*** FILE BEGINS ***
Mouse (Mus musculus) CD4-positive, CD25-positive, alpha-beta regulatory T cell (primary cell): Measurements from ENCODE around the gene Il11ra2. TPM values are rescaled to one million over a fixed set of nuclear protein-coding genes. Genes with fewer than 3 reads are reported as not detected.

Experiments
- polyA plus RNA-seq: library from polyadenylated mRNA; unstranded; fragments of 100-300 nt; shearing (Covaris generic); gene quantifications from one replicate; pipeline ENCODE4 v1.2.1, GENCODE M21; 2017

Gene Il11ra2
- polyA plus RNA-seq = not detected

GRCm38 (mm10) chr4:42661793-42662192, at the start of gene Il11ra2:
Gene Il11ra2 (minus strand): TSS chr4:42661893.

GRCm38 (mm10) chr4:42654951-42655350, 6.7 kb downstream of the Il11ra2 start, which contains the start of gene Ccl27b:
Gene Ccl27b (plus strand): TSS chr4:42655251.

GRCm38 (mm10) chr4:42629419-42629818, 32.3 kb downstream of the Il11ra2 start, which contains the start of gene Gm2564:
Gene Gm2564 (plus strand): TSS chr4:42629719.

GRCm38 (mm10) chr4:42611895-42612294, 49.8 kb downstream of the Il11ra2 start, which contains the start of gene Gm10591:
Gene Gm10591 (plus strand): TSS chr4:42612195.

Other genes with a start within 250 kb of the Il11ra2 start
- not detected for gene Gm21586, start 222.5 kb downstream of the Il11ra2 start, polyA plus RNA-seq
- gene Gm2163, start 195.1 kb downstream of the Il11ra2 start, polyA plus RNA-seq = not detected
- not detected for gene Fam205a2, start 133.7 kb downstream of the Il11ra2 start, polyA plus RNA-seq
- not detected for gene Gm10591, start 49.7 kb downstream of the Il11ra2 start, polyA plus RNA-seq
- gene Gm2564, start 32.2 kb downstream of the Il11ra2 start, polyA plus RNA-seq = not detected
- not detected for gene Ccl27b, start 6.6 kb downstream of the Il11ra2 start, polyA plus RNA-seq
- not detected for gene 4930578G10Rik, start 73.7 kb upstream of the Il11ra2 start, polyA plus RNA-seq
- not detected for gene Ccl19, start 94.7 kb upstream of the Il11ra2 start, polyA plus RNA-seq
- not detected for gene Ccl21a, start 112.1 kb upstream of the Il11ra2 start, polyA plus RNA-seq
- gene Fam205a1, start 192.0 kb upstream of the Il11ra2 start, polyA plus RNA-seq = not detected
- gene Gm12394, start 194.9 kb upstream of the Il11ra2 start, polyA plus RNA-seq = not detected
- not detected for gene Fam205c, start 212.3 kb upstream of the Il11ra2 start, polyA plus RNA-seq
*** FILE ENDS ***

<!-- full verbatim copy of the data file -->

Mouse (Mus musculus) CD4-positive, CD25-positive, alpha-beta regulatory T cell (primary cell): Measurements from ENCODE around the gene Il11ra2. TPM values are rescaled to one million over a fixed set of nuclear protein-coding genes. Genes with fewer than 3 reads are reported as not detected.

Experiments
- polyA plus RNA-seq: library from polyadenylated mRNA; unstranded; fragments of 100-300 nt; shearing (Covaris generic); gene quantifications from one replicate; pipeline ENCODE4 v1.2.1, GENCODE M21; 2017

Gene Il11ra2
- polyA plus RNA-seq = not detected

GRCm38 (mm10) chr4:42661793-42662192, at the start of gene Il11ra2:
Gene Il11ra2 (minus strand): TSS chr4:42661893.

GRCm38 (mm10) chr4:42654951-42655350, 6.7 kb downstream of the Il11ra2 start, which contains the start of gene Ccl27b:
Gene Ccl27b (plus strand): TSS chr4:42655251.

GRCm38 (mm10) chr4:42629419-42629818, 32.3 kb downstream of the Il11ra2 start, which contains the start of gene Gm2564:
Gene Gm2564 (plus strand): TSS chr4:42629719.

GRCm38 (mm10) chr4:42611895-42612294, 49.8 kb downstream of the Il11ra2 start, which contains the start of gene Gm10591:
Gene Gm10591 (plus strand): TSS chr4:42612195.

Other genes with a start within 250 kb of the Il11ra2 start
- not detected for gene Gm21586, start 222.5 kb downstream of the Il11ra2 start, polyA plus RNA-seq
- gene Gm2163, start 195.1 kb downstream of the Il11ra2 start, polyA plus RNA-seq = not detected
- not detected for gene Fam205a2, start 133.7 kb downstream of the Il11ra2 start, polyA plus RNA-seq
- not detected for gene Gm10591, start 49.7 kb downstream of the Il11ra2 start, polyA plus RNA-seq
- gene Gm2564, start 32.2 kb downstream of the Il11ra2 start, polyA plus RNA-seq = not detected
- not detected for gene Ccl27b, start 6.6 kb downstream of the Il11ra2 start, polyA plus RNA-seq
- not detected for gene 4930578G10Rik, start 73.7 kb upstream of the Il11ra2 start, polyA plus RNA-seq
- not detected for gene Ccl19, start 94.7 kb upstream of the Il11ra2 start, polyA plus RNA-seq
- not detected for gene Ccl21a, start 112.1 kb upstream of the Il11ra2 start, polyA plus RNA-seq
- gene Fam205a1, start 192.0 kb upstream of the Il11ra2 start, polyA plus RNA-seq = not detected
- gene Gm12394, start 194.9 kb upstream of the Il11ra2 start, polyA plus RNA-seq = not detected
- not detected for gene Fam205c, start 212.3 kb upstream of the Il11ra2 start, polyA plus RNA-seq